Benanga Creek flowing into Lake Wyara , March 2012 at Kilcowera Station.

Benanga Creek flowing into Lake Wyara , March 2012 at Kilcowera Station.

Driving home yesterday the radio presenter was telling her audience that she had had a bad week, a week not to be repeated.  She asked if her listeners would like to call in and share the good or bad stories of their last week.  So I got too thinking about my week and realised that I had had a rather interesting one.  So I will inflict it upon you too!!

I’ll start with Monday.

 It is still very wet around here and Greg has not been able to check on the agistment cattle in the Lake Paddock as he can’t drive out to the east.  Couldn’t even ride a bike out there. The airstrip had dried out sufficiently for me to take off, so I happily went to check things out in the little Skyfox.  Saw lots of cows, 4 bulls fighting and hanging around a trough which had no water in it.  Surely the idiots will poke off and find a drink somewhere!  There is water everywhere but in that trough!  The creeks out there all ran very big and the fences have been washed down again.  But the cows have not gone out that far –  yet, so hopefully they will stay on Kilcowera and not wander onto the National Park or the neighbours place.  Greg will get out there as soon as he can to fix the fences. I could not see any cattle tracks on the wrong side of the fence or cattle for that matter.

 What I did see however was thousands of pelicans on the islands on Lake Wyara, so they are back again, for the third year in a row.  Oh thank God that rotten, horrible drought is over!  I changed the oil in the plane when I landed and helped to feed the mickey bulls who are waiting to be put on a truck for the saleyards.

Tuesday saw me tootling up the road to do my weekly cleaning job for the elderly couple at Wathopa, an 80 kilometre round trip.   I swear I do a better job on cleaning house there than I do here!  That afternoon I was cleaning the quarters trying to get things ready for our visitors.  And repainting signs.

Wednesday – Greg drove me into town over the flooded and washed out Gerrygheroo Creek crossing and I caught a commercial flight to Toowoomba to pick up my abandoned mini bus.  But it wasn’t all smooth sailing as there was a storm over the TWBA airport so we had to land at the Oakey Military Base and be bussed to TWBA.

  Thursday – the fun part, shopping all day!  Buying such things as a new TV as the one that we had can’t go digital.  Oil filters, batteries, groceries, beer, wine, and a haircut were all on the agenda.  And then there is the packing of the bus, after all if you just keep throwing the stuff in you won’t get as much in, as you would if you are meticulous about it.  So I am.  I also went to a tyre place just to check that I had the correct amount of air in the tyres as I have a big load in  the poor little thing.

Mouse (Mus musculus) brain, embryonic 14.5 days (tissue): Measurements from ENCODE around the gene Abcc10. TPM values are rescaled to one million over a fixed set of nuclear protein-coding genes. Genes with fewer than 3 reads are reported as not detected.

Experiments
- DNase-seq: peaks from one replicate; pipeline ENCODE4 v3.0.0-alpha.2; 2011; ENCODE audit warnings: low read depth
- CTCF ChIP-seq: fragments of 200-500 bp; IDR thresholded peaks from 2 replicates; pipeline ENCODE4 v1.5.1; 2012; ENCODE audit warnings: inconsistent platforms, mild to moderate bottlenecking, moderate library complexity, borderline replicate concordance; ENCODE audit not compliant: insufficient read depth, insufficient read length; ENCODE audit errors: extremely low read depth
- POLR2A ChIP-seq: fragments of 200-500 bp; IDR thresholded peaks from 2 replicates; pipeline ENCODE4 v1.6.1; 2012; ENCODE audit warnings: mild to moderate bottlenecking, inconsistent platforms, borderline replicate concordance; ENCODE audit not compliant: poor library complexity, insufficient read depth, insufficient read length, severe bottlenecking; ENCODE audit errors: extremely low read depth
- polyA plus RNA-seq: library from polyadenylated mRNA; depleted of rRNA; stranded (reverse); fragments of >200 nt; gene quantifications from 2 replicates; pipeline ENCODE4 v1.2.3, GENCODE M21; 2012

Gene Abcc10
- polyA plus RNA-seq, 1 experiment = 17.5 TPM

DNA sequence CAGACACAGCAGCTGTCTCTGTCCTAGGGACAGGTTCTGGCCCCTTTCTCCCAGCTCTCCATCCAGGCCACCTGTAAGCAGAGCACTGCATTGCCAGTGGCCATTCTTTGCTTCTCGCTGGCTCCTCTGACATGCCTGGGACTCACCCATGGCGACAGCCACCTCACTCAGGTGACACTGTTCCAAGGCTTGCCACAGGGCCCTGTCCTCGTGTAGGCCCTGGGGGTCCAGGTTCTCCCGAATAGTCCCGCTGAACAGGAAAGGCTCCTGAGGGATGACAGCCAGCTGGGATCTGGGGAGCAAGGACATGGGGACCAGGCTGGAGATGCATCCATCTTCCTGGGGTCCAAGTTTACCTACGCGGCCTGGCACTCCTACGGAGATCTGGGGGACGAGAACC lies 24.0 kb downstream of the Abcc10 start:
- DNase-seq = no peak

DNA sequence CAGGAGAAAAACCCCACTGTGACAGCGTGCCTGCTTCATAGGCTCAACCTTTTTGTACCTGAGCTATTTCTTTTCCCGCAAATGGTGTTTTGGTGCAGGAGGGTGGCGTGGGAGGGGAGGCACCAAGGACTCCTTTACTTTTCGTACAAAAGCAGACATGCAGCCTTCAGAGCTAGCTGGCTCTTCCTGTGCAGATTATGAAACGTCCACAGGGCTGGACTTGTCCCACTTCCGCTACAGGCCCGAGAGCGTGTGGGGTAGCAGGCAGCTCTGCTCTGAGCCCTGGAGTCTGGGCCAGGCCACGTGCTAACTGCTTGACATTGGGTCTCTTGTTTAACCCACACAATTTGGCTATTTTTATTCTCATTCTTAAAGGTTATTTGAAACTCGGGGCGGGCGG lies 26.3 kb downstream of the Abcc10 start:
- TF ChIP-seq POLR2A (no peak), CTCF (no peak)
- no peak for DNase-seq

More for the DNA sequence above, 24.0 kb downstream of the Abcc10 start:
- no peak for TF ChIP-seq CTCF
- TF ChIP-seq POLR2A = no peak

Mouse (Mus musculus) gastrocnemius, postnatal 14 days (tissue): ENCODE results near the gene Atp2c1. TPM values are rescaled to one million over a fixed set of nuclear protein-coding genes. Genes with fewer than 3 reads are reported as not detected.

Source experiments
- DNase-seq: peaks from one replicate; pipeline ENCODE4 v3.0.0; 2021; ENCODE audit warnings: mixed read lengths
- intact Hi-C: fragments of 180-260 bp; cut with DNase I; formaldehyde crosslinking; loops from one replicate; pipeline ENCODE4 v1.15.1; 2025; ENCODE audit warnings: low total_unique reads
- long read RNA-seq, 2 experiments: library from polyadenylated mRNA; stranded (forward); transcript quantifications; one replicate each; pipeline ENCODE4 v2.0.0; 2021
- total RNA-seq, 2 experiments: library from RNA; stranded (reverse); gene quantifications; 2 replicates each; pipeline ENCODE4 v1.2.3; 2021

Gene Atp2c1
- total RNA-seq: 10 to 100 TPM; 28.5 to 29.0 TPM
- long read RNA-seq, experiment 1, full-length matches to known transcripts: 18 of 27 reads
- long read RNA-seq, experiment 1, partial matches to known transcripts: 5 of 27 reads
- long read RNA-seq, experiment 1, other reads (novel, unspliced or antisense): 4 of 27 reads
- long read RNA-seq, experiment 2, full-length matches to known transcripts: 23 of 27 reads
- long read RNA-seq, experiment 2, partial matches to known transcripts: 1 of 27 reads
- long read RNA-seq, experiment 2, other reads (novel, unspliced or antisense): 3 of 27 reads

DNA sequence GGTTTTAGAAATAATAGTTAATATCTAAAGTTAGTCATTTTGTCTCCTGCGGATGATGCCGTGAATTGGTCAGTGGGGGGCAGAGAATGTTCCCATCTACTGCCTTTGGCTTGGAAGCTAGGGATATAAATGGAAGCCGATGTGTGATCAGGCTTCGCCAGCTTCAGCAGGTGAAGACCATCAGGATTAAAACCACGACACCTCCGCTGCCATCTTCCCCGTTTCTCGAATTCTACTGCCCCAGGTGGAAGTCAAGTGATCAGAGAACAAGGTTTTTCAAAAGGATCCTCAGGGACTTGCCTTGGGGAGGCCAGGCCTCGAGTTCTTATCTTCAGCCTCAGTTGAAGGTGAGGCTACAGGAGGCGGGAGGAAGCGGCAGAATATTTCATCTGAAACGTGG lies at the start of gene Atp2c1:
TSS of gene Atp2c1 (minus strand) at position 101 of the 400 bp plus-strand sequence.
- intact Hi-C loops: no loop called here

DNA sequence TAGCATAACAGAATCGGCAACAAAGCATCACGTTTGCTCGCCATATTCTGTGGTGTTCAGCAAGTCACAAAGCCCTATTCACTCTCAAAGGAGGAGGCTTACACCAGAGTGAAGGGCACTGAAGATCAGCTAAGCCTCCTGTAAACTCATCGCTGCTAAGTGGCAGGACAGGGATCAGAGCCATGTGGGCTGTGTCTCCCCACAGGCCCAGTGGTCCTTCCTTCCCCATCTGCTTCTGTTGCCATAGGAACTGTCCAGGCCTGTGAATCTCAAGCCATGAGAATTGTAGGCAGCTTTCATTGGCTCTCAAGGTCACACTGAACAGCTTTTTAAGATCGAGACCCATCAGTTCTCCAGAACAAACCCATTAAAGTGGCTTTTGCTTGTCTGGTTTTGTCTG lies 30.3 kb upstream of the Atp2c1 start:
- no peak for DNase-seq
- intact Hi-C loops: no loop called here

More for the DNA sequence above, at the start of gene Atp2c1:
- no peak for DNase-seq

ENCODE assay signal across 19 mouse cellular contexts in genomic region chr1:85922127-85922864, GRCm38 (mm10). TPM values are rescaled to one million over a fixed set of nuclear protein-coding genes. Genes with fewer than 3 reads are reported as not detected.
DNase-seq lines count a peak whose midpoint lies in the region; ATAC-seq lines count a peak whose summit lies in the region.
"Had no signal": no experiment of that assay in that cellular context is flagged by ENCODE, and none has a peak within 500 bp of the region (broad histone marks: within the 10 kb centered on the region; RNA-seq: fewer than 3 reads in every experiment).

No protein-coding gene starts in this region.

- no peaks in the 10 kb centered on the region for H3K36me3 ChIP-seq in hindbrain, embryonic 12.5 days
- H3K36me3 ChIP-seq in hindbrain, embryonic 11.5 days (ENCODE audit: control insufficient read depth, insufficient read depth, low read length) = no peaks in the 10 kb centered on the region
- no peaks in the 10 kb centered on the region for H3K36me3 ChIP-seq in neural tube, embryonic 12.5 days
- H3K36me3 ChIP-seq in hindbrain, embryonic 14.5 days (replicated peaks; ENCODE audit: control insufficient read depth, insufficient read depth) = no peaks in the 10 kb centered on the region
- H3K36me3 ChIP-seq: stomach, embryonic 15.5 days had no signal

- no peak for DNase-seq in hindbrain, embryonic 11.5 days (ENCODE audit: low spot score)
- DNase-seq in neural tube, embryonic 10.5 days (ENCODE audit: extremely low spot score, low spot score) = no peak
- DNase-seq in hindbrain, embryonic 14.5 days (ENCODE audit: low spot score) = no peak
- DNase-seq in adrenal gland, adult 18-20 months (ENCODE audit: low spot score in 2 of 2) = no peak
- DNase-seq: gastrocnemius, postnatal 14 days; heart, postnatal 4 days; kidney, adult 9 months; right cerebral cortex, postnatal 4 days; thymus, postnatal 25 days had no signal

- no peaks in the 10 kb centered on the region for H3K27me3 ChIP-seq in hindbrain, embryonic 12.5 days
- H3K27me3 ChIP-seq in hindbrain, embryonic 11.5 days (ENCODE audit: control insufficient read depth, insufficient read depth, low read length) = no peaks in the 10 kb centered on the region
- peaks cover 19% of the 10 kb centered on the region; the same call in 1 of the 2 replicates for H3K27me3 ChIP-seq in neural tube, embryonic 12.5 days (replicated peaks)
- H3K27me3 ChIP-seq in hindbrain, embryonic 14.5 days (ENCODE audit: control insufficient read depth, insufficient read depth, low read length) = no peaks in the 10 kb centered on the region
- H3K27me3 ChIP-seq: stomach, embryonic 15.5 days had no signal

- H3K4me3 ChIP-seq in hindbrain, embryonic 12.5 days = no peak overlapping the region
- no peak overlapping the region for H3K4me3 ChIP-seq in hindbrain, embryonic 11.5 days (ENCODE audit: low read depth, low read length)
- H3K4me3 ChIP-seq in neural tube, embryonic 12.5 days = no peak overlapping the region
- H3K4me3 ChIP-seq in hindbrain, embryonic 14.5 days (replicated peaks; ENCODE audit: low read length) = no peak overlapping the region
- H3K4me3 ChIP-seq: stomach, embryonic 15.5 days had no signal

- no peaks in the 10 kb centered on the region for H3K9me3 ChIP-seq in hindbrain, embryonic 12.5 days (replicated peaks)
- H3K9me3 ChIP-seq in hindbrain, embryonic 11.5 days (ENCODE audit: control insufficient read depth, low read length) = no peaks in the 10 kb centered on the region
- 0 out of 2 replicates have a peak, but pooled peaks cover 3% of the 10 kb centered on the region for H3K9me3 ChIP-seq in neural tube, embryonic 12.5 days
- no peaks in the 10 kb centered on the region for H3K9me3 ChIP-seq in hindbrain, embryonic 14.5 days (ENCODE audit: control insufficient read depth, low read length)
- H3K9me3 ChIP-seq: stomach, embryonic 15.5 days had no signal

Friday –   I took the bus to a radio place and had a UHF radio installed in it.  Greg has been going to put one in ever since we have had it (a few years now), I buy the radios off ebay but they seem to get put into some other vehicle or bike.  So it’s done now!

More shopping, then drive to Dalby.  Friday arvo I am buying fruit and veg, and meat (yummy things like pork and chicken and fish and lamb – we get sick of beef!)  Just on dark and I have nearly finished packing the bus up, cold stuff in, with lots of ice blocks and the eskies taped up ready for the drive home tomorrow.   Keep checking the weather, the monsoon trough is heading further south every day and more cloud is coming in from the west, will I make it home before it rains again???

Saturday – Leave Dalby at 5am and drive straight through to St George, a quick stop for breakfast (a pie!) and to deliver our new  brochures to the Visitor information Centre.  More deliveries are made at Bollon, Cunnamulla and Eulo, some rain on the way but no worries and no water over the road to speak of.  The last 100 kilometers on our dirt road was a breeze even though I was seriously tired.  The contractors are back on the job at Gerrygheroo,  I hope they get it fixed this time, they have been working on it for months and then it rains and washes the crossing away again and they go away for two weeks and then it rains again….and the bloody road is closed once more – we don’t get any mail, visitors can’t get here, we can’t truck our cattle and so it goes on……………………..and on.

But all up a good week!

We call this the Red Hole and have a nice drive for visitors to get to it.